Proliferous growth in clovers has also been observed for a number of years and the condition has been regarded as a physiological abnormality and not due to environment or other causes. Trifolium repens, and the varieties S.100 and Kersey White, have exhibited proliferous growth. Recent research has shown that this type of proliferation is caused by two viruses which produce different forms of abnormal growth and other characteristics. For some time the term proliferation has been indiscriminately used to describe proliferous growth in both grasses and clovers, regardless of the origin or cause of the proliferation. It has now




been shown that abnormalities in the head and other parts of the clover plant are due to virus infections. This condition is known as phyllody and is not related to the causes previously described and which give rise to proliferous growth in certain grasses, known as proliferation. The work carried out by Frazier and Posnette (1957) has not only clarified the cause of this clover condition, but has verified the source of the infection, and the cause of hitherto unexplained conditions of strawberries, known as Green-Petal and Bronze Leaf. These two conditions are the result of virus infections and are carried by leaf hoppers from the strawberry to clover plants and give rise to abnormal growth in the flower heads and in other parts of the plant. Frazier and Posnette have determined two strawberry diseases which have previously been grouped under the name of GreenPetal :— (a)

Green-Petal caused by the virus inducing phyllody in clover, and


Bronze Leaf wilt caused by the clover Witches' Broom virus.

The workers record that crimson, red and white clovers can be infected, and have described three Symptom categories :— (i)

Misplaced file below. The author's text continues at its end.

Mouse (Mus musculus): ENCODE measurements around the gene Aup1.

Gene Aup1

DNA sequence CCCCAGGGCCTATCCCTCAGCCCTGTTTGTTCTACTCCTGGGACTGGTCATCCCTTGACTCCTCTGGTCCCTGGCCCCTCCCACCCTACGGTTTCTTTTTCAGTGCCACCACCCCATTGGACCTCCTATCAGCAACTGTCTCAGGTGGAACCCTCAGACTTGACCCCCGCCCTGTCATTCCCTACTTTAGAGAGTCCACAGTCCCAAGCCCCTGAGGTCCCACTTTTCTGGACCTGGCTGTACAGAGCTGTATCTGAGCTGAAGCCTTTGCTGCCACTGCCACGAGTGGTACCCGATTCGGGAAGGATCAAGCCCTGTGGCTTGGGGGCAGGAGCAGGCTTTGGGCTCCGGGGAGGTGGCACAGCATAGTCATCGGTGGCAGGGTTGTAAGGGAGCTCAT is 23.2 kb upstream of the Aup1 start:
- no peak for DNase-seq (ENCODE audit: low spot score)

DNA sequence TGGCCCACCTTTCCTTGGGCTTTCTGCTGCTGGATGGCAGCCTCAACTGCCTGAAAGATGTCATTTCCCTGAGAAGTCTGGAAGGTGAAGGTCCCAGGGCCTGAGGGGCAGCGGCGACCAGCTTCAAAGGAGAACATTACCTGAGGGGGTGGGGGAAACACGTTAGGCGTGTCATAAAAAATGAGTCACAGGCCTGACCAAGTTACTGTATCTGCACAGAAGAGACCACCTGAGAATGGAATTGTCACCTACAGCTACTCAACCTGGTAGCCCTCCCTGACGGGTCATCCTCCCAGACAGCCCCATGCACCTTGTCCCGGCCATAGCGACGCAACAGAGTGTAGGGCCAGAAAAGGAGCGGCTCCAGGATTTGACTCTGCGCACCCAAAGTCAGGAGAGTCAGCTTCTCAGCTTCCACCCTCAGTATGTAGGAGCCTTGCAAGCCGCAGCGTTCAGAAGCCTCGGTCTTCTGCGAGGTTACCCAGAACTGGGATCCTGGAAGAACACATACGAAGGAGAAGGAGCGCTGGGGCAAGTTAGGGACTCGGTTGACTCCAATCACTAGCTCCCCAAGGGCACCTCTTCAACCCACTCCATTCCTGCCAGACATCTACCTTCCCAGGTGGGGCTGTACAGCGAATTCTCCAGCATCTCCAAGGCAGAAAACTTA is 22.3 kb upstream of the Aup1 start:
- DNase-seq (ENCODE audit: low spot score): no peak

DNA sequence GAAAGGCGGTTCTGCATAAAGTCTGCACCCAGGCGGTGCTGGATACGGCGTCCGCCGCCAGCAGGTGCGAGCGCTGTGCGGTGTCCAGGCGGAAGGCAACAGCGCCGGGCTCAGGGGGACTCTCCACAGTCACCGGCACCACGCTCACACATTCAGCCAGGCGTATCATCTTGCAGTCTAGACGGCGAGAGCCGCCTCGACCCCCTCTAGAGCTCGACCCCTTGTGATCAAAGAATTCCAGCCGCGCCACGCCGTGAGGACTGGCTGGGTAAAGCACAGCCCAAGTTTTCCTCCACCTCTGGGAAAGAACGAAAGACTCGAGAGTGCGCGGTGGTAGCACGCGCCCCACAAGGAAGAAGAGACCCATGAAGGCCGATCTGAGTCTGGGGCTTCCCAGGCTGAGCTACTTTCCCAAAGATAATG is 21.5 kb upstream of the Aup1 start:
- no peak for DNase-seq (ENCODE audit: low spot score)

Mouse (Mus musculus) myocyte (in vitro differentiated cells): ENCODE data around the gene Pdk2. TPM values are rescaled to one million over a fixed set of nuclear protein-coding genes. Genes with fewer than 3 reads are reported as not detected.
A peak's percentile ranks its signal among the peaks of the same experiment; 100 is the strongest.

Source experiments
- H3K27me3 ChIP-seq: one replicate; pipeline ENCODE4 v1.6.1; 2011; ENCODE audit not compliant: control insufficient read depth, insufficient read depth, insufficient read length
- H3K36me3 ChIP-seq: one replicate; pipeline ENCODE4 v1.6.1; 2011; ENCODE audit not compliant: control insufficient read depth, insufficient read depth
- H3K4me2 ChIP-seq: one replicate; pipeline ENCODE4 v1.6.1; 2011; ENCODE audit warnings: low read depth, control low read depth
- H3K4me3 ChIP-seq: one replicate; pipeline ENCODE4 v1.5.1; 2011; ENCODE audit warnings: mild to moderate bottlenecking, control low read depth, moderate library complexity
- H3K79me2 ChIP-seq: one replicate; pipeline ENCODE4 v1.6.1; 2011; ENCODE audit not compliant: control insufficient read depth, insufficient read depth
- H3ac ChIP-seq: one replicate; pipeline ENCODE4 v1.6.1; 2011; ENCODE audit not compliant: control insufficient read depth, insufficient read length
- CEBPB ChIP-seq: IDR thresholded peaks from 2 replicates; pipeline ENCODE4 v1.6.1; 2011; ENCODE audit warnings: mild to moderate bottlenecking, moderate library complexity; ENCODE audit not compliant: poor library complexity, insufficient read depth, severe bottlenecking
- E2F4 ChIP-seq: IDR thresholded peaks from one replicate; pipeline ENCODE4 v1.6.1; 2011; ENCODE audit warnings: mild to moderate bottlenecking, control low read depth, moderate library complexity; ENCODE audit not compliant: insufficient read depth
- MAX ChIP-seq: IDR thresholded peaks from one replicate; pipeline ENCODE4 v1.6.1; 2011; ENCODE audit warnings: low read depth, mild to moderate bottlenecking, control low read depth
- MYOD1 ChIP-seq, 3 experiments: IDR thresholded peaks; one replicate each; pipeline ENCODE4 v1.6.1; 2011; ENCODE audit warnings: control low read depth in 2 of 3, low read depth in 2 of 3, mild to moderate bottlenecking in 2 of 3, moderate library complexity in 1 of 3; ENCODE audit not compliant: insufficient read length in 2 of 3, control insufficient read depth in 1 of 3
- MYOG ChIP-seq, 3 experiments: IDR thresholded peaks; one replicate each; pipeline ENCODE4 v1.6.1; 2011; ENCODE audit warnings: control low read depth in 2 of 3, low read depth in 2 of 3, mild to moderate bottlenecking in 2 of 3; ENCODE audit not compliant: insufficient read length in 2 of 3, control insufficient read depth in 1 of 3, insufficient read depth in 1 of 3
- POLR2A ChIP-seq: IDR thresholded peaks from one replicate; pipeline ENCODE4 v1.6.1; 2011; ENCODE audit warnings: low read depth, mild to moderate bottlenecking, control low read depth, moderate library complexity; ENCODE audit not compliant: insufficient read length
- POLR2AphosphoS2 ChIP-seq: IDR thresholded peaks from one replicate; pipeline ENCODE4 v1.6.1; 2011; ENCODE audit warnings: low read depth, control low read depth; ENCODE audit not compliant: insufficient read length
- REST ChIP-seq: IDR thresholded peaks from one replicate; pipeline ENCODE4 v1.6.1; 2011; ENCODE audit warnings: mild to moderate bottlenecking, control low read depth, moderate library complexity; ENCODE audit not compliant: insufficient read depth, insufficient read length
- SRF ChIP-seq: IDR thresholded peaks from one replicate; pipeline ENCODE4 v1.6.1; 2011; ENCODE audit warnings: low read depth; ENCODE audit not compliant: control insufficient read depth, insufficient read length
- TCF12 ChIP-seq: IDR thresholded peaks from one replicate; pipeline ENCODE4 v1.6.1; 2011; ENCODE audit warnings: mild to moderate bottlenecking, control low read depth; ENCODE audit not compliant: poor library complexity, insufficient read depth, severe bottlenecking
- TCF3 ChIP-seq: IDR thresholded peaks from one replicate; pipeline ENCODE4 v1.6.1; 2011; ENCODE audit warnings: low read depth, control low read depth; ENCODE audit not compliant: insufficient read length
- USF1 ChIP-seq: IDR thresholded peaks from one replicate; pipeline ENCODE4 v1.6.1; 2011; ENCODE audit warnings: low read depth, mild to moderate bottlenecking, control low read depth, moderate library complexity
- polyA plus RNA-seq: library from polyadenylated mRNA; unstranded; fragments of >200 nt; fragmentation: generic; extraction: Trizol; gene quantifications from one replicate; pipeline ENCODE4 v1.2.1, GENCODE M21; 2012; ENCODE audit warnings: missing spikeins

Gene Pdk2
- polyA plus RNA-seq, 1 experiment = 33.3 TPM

Witches' Broom : " Severely stunted plants: young leaves chlorotic, especially at the margins and unfolding delayed as in club leaf (Black 1944) ; old leaves usually bronzed ; extreme proliferation of crown and axillary buds ; inflorescence usually small; flowers normal in structure, but pale and often opening irregularly; no phyllody."


Phyllody : " Plants only slightly stunted ; vein chlorosis old leaves slightly bronzed ; slight crown proliferation phyllody affecting most or all of the flowers in the inflorescence."

(iii) " Plants with symptoms of both Witches' phyllody of the flowers."

Broom and

This report also records that the phyllody virus infection has also been found on Anthemis cotula, Erodium cicutarium, Anagallis arvensis, Solanum tuberosum, Callistephus chinensis and Helenium Sp. ; the following also being infected with the Witches' Broom virus : Dauern carota, Plantago major, Solanum tuberosum, Anthemis cotula and Lycopersicon esculentum.



Another condition found on White Clover is recorded by Carr (1959) and is termed " Red Leaf " and " not yet shown definitely to be of virus origin, causes marked bronzing of the leaves, together with pronounced loss of vigour, so that affected plants tend to die out, especially during the winter." The phyllody virus infection was found in every one of the twenty-three crops surveyed by Carr. The intensity of infection ranged from 0.1% to 10%, with one crop of 14% infection. The survey results indicate that the disease was not less frequent in areas remote from the main seed growing districts. Investigation for phyllody in Red Clover was not extensively carried out, but a careful examination was made of one field adjacent to a crop, of S.100 White Clover with a 3.3 % infection and no phyllody could be found. The " R e d Leaf" condition was found in every crop surveyed, except one. Carr also found that where phyllody was frequent or severe, Red Leaf was also present and suggests that phyllody and Red Leaf are transmitted by the same vector. REFERENCES.

Arber, A. (1934). The Gramineae. A study of cereal, bamboo and grass. Cambs. Univ. Press. Black, L. M. (1944). Some viruses transmitted by Agallian leafhoppers. Proc. Amer. Phil. Soc. 88, 132. Carr, A. J. H. (1959). Survey of White Clover seed crops for virus diseases in the N.A.A.S. Eastern Region. Private communication. Frazier, N. W., and Posnette, A. F. (1957). Transmission and host ränge studies of Strawberry GreenPetal Virus. Annais of Applied Biology, Vol. 45. Langer, R. H. M., and Ryle, G. J. A. (1958). Vegetative proliferations in herbage grasses. Jo. Brit. Grassland Soc., Vol. 13, 29. 30th March, 1960.

Vegetative Proliferation of Grasses and Phyllody of Clovers  
Vegetative Proliferation of Grasses and Phyllody of Clovers